File photo of children playing along a divider in Manila Bay in Manila, Philippines. File photo of children playing along a divider in Manila Bay in Manila, Philippines.  (ANSA)

Philippines: ‘Fight not over’ against reclamation projects

Several environmental groups in the Philippines welcome the moratorium on new applications for reclamation projects but continue to campaign for the stoppage of all reclamation projects in the country.

By Zeus Legaspi

The battle has been won, but the war is not over yet for multiple green and fisher’s groups in the Philippines as they welcomed the decision of the Philippine Reclamation Authority (PRA) to not accept new applications for reclamation projects.

PRA assistant general manager Atty. Joseph Literal said that the decision was a directive from the Philippine President and was due to the public’s persistent objection to the effects of reclamation projects on the environment and their communities.

“Reclamation is the process of conversion by filling, dredging, or other artificial means of foreshore land or submerged areas into land suitable for use as habitation or for cultivation,” the Department of Environment and National Resources (DENR) said in its guidelines on the issuance of area clearance for reclamation projects.

However, this moratorium does not include the 22 reclamation projects that have been processed and have received environmental compliance certificates (ECC) from the DENR.

“It’s like the battle has just begun, but the fight is still on,” said Marlon Pareja, an environmental scientist from De La Salle University – Dasmariñas as he mulled over the PRA’s decision.

Fisher’s group Pambansang Lakas ng Kilusang Mamamalakaya ng Pilipinas (Pamalakaya) expressed in a statement that they are “elated with this recent development,” but said that their fight against reclamation is “far from over.”

Pamalakaya Chairperson Fernando Hicap said that while they welcome the moratorium on new applications for reclamation, they “demand that the ongoing and pending reclamation projects be unequivocally revoked.”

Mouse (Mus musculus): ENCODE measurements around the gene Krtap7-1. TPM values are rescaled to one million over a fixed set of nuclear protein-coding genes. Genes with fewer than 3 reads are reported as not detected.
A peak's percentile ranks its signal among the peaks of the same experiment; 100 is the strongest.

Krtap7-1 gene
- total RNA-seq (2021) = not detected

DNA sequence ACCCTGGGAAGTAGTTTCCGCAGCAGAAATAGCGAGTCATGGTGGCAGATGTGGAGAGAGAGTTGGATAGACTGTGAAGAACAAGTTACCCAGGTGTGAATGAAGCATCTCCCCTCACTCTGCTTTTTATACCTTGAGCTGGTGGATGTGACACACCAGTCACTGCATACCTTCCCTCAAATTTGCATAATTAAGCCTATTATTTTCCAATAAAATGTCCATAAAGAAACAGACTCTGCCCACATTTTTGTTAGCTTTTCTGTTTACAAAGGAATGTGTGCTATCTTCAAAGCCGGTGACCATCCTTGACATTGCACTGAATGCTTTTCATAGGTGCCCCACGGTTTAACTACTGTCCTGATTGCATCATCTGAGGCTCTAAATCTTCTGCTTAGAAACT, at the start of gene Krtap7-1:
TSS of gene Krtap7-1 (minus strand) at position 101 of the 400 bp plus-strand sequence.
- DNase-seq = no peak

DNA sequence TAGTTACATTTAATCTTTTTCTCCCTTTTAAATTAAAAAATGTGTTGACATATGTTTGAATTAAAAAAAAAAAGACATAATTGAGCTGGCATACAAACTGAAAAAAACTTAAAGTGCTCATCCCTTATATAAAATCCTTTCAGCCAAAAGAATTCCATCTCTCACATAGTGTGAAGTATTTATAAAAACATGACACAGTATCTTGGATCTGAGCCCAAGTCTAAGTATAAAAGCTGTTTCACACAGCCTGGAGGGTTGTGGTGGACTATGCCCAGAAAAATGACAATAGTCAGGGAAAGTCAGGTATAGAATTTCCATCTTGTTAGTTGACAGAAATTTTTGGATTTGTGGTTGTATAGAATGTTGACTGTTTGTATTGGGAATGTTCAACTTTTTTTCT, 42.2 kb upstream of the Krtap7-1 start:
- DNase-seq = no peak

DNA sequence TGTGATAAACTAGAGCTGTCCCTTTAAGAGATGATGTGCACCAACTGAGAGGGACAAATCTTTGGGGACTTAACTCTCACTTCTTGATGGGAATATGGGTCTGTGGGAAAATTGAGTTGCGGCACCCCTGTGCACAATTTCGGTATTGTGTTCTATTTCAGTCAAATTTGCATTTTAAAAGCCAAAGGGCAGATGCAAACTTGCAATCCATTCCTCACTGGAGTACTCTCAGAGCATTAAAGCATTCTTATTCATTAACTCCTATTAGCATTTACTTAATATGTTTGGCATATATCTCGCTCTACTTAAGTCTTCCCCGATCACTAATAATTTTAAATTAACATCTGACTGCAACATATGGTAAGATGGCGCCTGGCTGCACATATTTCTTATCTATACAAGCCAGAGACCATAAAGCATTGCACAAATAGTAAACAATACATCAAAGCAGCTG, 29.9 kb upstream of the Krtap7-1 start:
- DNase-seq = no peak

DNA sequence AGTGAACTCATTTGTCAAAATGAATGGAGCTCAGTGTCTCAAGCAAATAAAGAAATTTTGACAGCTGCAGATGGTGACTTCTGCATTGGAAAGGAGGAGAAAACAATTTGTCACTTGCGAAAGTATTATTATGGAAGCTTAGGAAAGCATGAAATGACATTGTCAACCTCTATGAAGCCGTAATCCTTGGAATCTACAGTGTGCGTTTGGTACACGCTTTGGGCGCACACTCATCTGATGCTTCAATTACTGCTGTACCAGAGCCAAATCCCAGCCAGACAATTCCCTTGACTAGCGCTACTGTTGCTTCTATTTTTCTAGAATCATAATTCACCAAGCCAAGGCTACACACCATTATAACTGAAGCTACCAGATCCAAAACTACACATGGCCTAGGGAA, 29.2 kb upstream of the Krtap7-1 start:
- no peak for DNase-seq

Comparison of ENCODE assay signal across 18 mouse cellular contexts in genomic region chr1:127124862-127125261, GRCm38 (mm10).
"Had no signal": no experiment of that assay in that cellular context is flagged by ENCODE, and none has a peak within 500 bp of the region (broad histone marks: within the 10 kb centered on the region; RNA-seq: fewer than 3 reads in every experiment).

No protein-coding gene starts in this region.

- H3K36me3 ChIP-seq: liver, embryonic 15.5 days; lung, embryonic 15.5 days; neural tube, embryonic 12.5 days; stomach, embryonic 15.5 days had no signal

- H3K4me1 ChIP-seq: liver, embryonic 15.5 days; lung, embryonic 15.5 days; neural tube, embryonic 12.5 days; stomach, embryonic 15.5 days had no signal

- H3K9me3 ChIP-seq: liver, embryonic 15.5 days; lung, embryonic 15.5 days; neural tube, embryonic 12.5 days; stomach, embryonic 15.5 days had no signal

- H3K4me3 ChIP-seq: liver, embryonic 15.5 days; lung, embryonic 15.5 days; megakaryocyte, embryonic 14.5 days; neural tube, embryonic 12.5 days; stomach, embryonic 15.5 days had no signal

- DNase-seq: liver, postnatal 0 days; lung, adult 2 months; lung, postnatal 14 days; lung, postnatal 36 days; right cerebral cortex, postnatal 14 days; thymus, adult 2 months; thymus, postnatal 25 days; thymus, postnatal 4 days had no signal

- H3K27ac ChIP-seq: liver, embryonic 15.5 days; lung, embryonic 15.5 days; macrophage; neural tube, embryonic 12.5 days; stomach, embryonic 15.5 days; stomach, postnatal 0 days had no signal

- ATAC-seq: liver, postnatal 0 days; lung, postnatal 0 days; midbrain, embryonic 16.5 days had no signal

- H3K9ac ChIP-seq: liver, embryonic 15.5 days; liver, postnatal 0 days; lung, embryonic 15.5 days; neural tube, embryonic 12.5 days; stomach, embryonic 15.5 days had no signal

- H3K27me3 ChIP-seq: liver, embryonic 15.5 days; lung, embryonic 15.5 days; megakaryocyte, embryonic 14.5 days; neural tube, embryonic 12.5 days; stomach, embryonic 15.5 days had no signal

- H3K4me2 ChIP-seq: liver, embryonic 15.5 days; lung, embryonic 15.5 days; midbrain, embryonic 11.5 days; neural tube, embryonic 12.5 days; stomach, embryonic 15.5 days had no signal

“What good is a moratorium on new applications if existing ones continue to ravage our marine environment and the livelihood of fisherfolk?” the group added.

Meanwhile, the scientist group Advocates of Science and Technology for the People (AGHAM) echoed this, saying in a statement that “it is imperative that the DENR implement a moratorium on all reclamation and dump-and-fill projects in Manila Bay while the agency is still in the process of studying the cumulative impacts of reclamation projects.”

‘Rehabilitation, not destruction’

This decision came after the DENR held a forum involving scientists and civil society organizations on reclamation projects in the country, especially those around Manila Bay.

In the forum, held on May 8, scientists and representatives of environmental groups pointed out that reclamation projects may cause geological hazards and extensive damage to the ecosystems around Manila Bay where reclamation and dump-and-fill projects take place.

AGHAM’s Public Information Officer Jerwin Baure in a statement reminded DENR of the continuing mandamus issued by the Philippine Supreme Court which mandates the department to “clean up and rehabilitate Manila Bay, and not allow its destruction through reclamation and dredging activities,” Baure said.

At present, reclamation projects with ECCs with a total area of 4,349 hectares in the provinces of Cavite, Bulacan, and around Metro Manila are still continuing and are in various stages of development. 

Thank you for reading our article. You can keep up-to-date by subscribing to our daily newsletter. Just click here

16 May 2023, 15:19